dark side of moon

My father left the family home when I was six, not to return (although I would see him fairly regularly.) This remains the central wound of my life. However it is a wound that has taught me a great deal about the makeup of society; about gender roles, capitalism and marriage; about patriarchy and class. Moreover, this initial wound has spurred me on to a deep interest in the creation of a sustainable human society. There was a delay of a few decades before the wound was really focused into this positive drive for global harmony. Meanwhile, and not necessarily through any fault of my father’s, I missed out on being fathered. It was perhaps an ideal and elevated version of ‘the father’ when I would think, ‘Wish You Were Here’.

I didn’t know anything about mental health, business or Permaculture for the first 20 years of my life; well, not very consciously or coherently. However, I did learn how to write. Off and on since primary school age I have loved to write. I have also found an affinity with musical expression since aged three, mainly using the family piano.. Add to that an enjoyment of drama from aged 11 onwards; so I’ve always been highly creative and expressive. I’ve only begun to properly focus my creativity and expression recently; now in my late thirties. The Epic Tomorrows blog is partly a manifestation of all those years of creativity, re-focused. I have every faith that this could be a stairway to heaven.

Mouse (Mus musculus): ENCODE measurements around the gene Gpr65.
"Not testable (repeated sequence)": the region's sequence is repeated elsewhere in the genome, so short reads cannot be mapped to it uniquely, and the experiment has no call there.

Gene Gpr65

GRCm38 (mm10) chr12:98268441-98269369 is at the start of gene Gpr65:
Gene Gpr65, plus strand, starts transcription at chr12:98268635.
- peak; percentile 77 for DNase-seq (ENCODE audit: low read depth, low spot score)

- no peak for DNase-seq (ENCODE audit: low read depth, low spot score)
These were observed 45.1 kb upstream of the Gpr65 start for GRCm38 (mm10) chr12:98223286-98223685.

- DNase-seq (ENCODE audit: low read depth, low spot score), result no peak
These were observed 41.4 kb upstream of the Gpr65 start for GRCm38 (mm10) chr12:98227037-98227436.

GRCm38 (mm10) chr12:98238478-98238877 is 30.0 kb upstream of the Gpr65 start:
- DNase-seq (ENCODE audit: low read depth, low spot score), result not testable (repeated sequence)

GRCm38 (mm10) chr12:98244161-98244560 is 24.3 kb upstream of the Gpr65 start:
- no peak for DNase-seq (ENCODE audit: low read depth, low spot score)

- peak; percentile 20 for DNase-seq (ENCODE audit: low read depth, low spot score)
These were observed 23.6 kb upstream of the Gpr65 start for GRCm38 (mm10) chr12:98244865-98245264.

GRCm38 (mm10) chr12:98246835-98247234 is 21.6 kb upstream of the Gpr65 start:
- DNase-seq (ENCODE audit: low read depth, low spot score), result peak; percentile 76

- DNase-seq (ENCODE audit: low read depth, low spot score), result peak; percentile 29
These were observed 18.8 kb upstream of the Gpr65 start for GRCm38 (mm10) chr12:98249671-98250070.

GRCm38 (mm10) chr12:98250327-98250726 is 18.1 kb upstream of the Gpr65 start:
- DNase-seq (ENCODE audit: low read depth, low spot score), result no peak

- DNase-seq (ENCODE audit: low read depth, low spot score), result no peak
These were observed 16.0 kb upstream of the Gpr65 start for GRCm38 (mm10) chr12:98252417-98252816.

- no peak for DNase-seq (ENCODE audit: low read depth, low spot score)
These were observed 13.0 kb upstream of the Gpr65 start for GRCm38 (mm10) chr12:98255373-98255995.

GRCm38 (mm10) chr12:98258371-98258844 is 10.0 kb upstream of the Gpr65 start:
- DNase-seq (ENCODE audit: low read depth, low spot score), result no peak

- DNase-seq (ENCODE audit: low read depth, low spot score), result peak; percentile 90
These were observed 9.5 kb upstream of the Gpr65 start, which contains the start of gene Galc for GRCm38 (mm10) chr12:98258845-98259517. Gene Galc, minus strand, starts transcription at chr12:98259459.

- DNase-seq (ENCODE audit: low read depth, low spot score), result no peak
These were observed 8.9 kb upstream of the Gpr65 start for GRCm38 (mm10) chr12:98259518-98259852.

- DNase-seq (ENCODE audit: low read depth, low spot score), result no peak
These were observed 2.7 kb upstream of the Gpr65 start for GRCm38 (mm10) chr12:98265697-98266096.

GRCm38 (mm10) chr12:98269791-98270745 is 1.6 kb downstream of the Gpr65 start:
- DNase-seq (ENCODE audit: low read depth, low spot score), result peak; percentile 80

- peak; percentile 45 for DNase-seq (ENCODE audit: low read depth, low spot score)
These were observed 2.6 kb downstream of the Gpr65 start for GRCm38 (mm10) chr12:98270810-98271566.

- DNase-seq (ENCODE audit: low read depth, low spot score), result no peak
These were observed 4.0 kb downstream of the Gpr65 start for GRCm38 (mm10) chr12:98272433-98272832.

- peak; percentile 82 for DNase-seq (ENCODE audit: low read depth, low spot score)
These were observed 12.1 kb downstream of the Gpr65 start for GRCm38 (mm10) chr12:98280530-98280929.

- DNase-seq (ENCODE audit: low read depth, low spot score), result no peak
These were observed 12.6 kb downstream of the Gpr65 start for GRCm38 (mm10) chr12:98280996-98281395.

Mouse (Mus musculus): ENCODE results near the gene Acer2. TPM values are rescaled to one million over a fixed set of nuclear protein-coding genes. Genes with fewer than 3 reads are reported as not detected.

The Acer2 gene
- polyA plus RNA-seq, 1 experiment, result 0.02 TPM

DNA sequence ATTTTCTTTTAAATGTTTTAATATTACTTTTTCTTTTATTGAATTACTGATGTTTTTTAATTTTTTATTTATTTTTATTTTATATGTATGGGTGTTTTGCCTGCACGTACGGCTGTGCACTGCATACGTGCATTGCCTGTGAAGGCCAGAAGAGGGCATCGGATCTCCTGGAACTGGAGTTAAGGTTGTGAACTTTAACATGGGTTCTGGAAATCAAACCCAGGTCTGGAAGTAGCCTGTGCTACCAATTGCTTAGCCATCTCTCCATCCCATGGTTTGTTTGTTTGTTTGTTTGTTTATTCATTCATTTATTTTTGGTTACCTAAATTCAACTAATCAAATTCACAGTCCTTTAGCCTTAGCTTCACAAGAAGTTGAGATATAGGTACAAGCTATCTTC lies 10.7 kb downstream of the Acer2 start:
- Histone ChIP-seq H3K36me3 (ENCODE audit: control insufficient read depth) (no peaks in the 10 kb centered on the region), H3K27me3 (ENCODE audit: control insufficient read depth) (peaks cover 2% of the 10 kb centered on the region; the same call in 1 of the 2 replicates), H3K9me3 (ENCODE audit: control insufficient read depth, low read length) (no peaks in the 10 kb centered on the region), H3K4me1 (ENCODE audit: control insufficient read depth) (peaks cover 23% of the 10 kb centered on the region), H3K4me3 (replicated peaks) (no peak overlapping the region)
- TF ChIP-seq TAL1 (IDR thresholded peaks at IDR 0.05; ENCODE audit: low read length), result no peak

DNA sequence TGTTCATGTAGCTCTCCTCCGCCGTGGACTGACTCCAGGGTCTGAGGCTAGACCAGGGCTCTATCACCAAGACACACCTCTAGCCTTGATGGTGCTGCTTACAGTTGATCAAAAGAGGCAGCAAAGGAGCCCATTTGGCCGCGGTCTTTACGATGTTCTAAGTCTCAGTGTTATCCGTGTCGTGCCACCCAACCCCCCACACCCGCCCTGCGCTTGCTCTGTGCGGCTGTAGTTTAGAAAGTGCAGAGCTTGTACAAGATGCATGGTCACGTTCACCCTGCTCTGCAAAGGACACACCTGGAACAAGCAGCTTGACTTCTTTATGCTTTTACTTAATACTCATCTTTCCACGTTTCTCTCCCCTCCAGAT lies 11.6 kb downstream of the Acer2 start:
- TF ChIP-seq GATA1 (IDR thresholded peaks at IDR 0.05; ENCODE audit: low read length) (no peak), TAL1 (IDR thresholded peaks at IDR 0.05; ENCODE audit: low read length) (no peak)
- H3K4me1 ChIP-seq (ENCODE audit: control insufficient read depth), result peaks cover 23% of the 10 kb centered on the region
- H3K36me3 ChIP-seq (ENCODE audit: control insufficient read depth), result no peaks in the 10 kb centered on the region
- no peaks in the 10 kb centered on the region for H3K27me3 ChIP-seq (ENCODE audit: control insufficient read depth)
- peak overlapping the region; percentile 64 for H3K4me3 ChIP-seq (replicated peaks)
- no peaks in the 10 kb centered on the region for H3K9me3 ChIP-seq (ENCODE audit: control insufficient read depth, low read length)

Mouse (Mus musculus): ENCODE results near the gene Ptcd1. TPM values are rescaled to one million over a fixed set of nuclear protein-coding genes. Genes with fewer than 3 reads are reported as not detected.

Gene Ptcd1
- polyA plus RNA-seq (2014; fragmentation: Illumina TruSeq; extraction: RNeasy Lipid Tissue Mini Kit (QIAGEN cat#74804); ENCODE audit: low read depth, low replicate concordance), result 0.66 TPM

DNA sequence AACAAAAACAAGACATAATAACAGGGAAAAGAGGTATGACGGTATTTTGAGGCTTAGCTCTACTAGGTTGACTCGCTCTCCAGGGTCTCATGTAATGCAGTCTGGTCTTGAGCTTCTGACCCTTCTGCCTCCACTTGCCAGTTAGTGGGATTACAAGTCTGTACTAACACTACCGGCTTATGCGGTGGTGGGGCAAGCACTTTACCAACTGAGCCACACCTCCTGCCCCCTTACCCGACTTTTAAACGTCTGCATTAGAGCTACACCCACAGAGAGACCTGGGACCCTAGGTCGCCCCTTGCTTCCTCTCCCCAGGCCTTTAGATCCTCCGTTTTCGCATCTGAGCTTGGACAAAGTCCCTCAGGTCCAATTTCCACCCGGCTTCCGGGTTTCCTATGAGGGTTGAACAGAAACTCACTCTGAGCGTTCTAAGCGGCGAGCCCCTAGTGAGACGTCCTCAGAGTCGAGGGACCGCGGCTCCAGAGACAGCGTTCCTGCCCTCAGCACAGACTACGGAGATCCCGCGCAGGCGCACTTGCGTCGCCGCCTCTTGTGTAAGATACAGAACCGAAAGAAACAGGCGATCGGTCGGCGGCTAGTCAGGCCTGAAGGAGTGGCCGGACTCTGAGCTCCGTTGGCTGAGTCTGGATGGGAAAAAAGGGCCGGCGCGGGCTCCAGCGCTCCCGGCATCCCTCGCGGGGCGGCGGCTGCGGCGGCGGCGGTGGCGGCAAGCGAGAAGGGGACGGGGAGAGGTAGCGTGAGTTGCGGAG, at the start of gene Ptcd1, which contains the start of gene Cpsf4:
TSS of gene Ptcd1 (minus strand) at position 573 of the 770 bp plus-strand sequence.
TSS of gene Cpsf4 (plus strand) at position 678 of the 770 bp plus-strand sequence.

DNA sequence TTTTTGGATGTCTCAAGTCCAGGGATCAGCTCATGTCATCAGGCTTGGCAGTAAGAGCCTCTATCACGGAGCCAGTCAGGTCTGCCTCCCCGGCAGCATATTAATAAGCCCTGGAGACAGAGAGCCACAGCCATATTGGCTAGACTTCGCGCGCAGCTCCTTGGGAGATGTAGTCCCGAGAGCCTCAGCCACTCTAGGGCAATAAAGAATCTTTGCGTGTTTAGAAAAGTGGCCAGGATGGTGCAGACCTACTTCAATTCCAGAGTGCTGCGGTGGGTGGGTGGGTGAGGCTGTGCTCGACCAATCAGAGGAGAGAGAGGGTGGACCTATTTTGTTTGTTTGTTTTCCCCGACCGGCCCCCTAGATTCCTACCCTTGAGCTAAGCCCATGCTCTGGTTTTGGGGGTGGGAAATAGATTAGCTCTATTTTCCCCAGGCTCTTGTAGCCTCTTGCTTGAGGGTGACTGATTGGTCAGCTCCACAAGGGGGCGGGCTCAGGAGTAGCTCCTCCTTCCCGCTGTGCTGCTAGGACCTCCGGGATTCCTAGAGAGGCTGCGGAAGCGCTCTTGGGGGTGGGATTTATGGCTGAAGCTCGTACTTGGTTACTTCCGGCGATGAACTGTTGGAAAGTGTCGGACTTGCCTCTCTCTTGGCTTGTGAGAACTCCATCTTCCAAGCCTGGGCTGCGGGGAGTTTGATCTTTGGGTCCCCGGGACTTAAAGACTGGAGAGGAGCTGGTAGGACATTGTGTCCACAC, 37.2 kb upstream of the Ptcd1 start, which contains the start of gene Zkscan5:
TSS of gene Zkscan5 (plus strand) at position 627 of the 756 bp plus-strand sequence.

I went to university mainly because everyone said I should. I had a pretty difficult time although I made a good friend, since lost to me. After two years I suffered a ‘mental breakdown’ and left without a degree. For want of more explanatory words, I was ‘anxious’, ‘depressed’ and ‘paranoid’. This was the drug-induced breakdown of my spurious ‘self’. Looking back, it was something that needed to happen. The violence and suddenness of it was unnecessary (blame the criminalised drug trade) but I certainly needed psychic ‘rearrangement’ in order to grow as a human being relative to a complex modern society; relative to the context of my upbringing. The violence and suddenness of a lot of the music I listened to was also unnecessary, but I still hold a place for the energy and righteous anger of heavy metal! It’s in my roots.